The most often quoted rule is that location is the most important factor.You want to make sure that the house does not back to busy streets and is as close to the interior of the tract as possible. Avoid corners and intersections. Choose the middle of the block or a cul de sac. You’ll want to be sure it has at least two bathrooms (if you are buying in an older area).
Sometimes it is just timing that works out best for you. For example, if you buy a home before a major surge in local prices.
Fees vary depending on the type of property as well as what is negotiated in the sale. Your Realtor® can provide an estimated closing statement to give you an estimate of what is to be paid as part of the sale. Some costs include:
Selling your home involves many steps, from consultation to pricing, marketing to escrow. Your Goldman Morgan representative has many resources and a high level of expertise to bring to this process, which will be tailored to fit the characteristics of your property.
You want your home to sell for the highest price possible, but also in a timely fashion. Here are some factors that influence the price of your home:
Conditions that do not affect the price of your home:
The two most important factors are price and condition in selling a home. The first step is to price it properly. Then, go through the house to see if there are any cosmetic defects that can be repaired.
A third factor is exposure. It is also important that the home gets the exposure it deserves through open houses, broker open houses, advertising, good signage and listing on the local multiple listing service, as well as the internet.
Choose the real estate REALTOR® that you believe will get the job done, not the one that quotes you the highest price – sometimes just to buy your listing.
The way you live in a home and the way you sell a house are two different things. First and foremost, “declutter” counter tops, walls and rooms. Too many “things” make it difficult for the buyer to see their possessions in your rooms or on your walls, however don’t strip everything completely or it will appear stark and inhospitable. Then clean and make attractive all rooms, furnishings, floors, walls and ceilings. It’s especially important that the bathroom and kitchen are spotless. Organize closets. Make sure the basic appliances and fixtures work and get rid of leaky faucets and frayed cords. Make sure the house smells good: from an apple pie, cookies baking or spaghetti sauce simmering on the stove. Hide the kitty litter, and possibly put vases of fresh flowers throughout the house. Pleasant background music is also a nice touch.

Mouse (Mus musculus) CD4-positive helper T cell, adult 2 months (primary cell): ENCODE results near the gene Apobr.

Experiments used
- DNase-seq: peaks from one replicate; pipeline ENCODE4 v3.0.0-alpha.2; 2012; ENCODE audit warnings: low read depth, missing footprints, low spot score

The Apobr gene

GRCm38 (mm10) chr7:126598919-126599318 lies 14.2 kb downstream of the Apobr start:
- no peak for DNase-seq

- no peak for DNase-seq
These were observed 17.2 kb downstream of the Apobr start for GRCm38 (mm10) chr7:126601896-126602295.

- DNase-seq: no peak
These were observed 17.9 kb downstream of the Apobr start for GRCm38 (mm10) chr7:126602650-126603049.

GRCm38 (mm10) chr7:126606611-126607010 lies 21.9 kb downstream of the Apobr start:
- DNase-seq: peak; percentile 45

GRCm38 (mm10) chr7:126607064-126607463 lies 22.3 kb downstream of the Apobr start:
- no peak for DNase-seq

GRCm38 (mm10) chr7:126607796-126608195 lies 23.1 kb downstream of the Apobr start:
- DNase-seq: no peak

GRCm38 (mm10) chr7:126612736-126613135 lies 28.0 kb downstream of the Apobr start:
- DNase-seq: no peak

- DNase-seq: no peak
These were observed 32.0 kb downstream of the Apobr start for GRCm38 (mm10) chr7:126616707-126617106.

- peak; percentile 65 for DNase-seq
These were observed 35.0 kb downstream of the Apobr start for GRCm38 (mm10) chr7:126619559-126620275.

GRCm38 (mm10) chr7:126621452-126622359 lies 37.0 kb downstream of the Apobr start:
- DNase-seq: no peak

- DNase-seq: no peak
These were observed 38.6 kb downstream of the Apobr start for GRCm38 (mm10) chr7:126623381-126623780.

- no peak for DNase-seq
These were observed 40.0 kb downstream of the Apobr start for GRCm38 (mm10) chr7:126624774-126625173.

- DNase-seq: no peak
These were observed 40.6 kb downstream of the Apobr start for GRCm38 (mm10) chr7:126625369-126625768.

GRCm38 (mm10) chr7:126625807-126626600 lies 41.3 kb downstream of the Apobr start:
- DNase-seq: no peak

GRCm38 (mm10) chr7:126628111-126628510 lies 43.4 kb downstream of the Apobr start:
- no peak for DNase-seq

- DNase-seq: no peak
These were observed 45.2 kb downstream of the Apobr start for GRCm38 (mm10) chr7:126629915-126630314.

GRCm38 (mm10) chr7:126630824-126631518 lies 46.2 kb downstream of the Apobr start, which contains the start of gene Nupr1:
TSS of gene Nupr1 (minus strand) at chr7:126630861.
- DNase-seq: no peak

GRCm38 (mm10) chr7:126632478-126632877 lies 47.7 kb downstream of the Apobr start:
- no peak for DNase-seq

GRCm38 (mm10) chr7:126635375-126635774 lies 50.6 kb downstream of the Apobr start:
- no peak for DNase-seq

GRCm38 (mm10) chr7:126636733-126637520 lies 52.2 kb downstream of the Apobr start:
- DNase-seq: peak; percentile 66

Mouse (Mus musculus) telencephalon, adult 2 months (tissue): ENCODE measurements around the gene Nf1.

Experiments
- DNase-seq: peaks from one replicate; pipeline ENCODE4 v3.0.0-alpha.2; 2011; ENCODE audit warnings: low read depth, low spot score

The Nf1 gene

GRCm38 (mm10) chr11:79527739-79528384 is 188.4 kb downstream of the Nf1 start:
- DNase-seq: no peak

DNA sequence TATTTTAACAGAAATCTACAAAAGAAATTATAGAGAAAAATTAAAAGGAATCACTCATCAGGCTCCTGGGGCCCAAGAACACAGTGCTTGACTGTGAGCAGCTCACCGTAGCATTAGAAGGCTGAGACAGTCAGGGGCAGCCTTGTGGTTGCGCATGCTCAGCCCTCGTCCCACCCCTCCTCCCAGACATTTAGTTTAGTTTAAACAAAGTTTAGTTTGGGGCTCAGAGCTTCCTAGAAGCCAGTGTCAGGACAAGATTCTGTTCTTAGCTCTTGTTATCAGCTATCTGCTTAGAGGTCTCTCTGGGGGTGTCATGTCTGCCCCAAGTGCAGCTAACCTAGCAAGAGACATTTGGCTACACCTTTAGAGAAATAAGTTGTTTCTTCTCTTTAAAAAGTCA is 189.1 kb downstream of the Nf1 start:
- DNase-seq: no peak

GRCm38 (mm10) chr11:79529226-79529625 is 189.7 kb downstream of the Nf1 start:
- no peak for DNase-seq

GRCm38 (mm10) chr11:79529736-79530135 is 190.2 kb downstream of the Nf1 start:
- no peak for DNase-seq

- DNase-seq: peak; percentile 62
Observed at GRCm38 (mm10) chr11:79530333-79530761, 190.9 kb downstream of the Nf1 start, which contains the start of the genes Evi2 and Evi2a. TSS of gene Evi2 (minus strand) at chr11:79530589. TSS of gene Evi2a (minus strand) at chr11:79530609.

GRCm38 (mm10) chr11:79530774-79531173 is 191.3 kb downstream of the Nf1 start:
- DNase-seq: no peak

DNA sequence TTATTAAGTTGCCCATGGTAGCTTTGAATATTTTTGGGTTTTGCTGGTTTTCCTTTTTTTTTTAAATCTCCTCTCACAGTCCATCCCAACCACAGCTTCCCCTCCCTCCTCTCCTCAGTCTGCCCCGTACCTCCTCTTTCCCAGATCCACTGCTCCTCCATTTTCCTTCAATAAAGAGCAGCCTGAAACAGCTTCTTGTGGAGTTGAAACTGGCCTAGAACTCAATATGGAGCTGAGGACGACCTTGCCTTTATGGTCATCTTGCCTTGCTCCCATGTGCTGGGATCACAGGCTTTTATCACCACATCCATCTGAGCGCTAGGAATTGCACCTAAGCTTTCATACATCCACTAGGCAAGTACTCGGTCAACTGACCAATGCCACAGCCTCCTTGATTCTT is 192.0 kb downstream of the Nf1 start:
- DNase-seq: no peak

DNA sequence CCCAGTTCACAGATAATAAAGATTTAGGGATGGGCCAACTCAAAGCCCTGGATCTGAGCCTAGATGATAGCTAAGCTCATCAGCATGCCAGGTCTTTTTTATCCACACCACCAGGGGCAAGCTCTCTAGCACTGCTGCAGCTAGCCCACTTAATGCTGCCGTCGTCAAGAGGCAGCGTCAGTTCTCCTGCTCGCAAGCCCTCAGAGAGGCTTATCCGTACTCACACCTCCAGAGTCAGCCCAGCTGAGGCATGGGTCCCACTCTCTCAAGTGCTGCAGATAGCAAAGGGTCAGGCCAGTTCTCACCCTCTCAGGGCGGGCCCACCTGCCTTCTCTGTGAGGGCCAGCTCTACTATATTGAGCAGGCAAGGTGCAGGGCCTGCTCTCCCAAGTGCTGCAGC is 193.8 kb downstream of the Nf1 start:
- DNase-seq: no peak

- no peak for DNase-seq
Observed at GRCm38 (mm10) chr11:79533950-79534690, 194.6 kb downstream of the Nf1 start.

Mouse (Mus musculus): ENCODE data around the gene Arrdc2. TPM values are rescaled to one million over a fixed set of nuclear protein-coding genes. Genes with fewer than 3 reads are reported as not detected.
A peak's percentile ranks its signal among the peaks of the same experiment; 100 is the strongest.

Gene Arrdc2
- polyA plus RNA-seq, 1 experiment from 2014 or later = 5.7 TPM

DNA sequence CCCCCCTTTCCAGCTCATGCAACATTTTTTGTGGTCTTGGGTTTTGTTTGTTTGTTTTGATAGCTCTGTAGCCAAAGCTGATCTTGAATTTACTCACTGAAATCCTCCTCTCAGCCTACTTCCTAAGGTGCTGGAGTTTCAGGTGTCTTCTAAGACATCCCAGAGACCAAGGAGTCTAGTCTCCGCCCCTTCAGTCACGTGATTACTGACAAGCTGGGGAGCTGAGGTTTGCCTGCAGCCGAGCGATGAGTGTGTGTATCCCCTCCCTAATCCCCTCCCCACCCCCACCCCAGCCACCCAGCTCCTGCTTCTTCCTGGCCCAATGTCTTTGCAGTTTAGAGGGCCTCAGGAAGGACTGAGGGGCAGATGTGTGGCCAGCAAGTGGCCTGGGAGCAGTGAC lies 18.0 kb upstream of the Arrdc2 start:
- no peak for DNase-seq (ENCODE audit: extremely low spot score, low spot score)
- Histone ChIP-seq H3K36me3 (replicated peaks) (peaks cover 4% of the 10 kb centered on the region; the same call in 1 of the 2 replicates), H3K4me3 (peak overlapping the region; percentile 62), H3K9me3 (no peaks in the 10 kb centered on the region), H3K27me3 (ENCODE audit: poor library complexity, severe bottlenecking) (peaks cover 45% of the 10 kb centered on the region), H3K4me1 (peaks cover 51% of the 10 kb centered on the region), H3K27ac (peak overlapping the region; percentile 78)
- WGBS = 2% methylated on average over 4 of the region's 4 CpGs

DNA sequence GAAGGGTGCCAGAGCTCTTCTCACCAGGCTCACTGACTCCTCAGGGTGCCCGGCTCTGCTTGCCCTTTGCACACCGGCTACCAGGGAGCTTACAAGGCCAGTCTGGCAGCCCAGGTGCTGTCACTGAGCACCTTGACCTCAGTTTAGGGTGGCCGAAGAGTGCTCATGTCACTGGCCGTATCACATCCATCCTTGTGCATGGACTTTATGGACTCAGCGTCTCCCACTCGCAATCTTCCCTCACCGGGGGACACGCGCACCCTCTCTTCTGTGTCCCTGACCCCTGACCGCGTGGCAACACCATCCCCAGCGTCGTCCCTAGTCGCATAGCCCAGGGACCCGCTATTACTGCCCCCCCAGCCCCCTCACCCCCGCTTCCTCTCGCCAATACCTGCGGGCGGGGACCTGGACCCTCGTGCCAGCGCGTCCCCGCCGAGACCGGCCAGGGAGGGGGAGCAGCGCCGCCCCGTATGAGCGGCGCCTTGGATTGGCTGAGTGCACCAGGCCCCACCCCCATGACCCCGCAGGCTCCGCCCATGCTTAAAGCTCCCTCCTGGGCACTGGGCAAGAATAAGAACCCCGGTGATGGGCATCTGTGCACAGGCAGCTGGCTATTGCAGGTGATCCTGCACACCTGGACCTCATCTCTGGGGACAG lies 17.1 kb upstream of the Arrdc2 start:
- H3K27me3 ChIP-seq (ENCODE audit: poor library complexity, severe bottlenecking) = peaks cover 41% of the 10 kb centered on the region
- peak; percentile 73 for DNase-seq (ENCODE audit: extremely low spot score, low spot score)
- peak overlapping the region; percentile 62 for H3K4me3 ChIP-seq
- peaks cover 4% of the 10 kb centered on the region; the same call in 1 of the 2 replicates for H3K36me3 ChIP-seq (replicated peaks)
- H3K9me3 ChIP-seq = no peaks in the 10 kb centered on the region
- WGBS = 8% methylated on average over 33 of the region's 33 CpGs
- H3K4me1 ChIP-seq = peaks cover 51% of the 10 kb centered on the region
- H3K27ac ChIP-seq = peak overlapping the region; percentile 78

The second important thing to consider is “curb appeal.” People driving by a property will judge it from outside appearances and make a decision then as to whether or not they want to see the inside. Sweep the sidewalk, mow the lawn, prune the bushes, weed the garden and clean debris from the yard. Clean the windows (both inside and out) and make sure the paint is not chipped or flaking. Also make sure that the doorbell works.
Minor repairs before putting the house on the market may lead to a better sales price. Buyers often include a contingency “inspection clause” in the purchase contract which allows then to back out if numerous defects are found. Once the problems are noted, buyers can attempt to negotiate repairs or lowering the price with the seller. Any known problems that are not repaired must be revealed as a material defect. You do not have to repair the problem, only reveal it and the house should be appropriately priced for that defect.
Even in a slow market, price and condition are the two most important factors in selling a home.
If a home is not getting the activity it needs in order to sell it is probably because it is overpriced for the market. The first step is to lower the price. Then go through the house and see if there are cosmetic defects that you missed that can be repaired.
The second step is to make sure that the home is getting the exposure it deserves through open houses, broker open houses, advertising, good signage and a listing on the multiple listing service and internet.
A third option is to remove the home from the market and wait for overall housing conditions to improve and catch up to the price your asking.
Finally, frustrated sellers who have no equity and are forced to sell because of a long term illness, divorce or financial considerations should discuss a short sale or a deed in lieu of a foreclosure with their mortgage lender and their REALTOR®.
A short sale is when the seller finds a buyer for a price that is below the mortgage amount and negotiates the difference with the lender.
In a deed-in-lieu-of-foreclosure, the lender agrees to take the house back without instituting foreclosure proceedings. These are considered more radical options than lowering the price.